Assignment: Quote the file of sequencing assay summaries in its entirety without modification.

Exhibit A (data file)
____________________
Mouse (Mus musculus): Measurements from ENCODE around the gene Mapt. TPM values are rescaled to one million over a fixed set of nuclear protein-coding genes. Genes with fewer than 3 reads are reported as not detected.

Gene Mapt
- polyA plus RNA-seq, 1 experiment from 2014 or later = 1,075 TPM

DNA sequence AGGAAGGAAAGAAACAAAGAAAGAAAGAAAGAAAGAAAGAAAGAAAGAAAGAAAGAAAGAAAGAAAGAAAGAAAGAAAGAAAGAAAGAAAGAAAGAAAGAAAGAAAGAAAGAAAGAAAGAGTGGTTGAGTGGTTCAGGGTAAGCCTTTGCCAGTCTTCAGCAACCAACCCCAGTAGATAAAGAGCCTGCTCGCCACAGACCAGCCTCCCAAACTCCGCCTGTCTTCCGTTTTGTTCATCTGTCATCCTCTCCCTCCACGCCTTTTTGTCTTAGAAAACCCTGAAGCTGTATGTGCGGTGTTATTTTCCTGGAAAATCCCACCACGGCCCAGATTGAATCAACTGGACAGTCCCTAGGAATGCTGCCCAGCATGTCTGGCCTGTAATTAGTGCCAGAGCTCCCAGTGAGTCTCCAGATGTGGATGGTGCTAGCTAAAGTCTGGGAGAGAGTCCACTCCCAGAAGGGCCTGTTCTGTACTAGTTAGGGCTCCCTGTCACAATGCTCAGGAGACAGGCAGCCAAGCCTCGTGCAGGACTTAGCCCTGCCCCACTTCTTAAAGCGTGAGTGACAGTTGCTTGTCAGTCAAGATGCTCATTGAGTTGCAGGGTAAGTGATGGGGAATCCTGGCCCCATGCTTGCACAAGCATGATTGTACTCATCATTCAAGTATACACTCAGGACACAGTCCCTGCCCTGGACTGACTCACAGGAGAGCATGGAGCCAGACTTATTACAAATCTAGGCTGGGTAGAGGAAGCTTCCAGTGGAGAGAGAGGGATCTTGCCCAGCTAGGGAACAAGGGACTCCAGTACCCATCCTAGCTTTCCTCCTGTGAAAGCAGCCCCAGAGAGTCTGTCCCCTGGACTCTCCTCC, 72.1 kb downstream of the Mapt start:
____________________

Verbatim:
Mouse (Mus musculus): Measurements from ENCODE around the gene Mapt. TPM values are rescaled to one million over a fixed set of nuclear protein-coding genes. Genes with fewer than 3 reads are reported as not detected.

Gene Mapt
- polyA plus RNA-seq, 1 experiment from 2014 or later = 1,075 TPM

DNA sequence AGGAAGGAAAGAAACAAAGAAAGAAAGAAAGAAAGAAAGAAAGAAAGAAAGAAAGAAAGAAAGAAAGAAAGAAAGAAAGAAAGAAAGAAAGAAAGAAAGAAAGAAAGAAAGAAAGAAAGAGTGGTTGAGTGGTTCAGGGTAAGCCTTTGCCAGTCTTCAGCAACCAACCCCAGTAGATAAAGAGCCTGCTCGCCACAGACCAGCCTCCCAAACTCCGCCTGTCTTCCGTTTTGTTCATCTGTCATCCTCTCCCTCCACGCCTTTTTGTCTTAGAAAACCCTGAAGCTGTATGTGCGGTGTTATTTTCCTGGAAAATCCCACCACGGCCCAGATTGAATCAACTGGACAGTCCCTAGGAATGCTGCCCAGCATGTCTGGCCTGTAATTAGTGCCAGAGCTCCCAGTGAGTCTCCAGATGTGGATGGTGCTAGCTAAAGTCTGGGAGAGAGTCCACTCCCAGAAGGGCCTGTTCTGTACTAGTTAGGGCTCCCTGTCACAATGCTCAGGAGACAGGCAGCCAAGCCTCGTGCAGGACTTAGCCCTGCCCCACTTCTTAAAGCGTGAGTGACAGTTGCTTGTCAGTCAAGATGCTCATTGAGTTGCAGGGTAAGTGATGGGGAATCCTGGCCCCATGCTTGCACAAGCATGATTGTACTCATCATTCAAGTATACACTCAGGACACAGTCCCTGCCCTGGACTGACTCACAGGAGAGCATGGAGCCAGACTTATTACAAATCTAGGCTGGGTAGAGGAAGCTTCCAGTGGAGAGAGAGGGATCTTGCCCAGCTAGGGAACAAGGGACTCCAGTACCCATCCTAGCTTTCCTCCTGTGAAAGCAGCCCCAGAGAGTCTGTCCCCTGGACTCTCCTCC, 72.1 kb downstream of the Mapt start: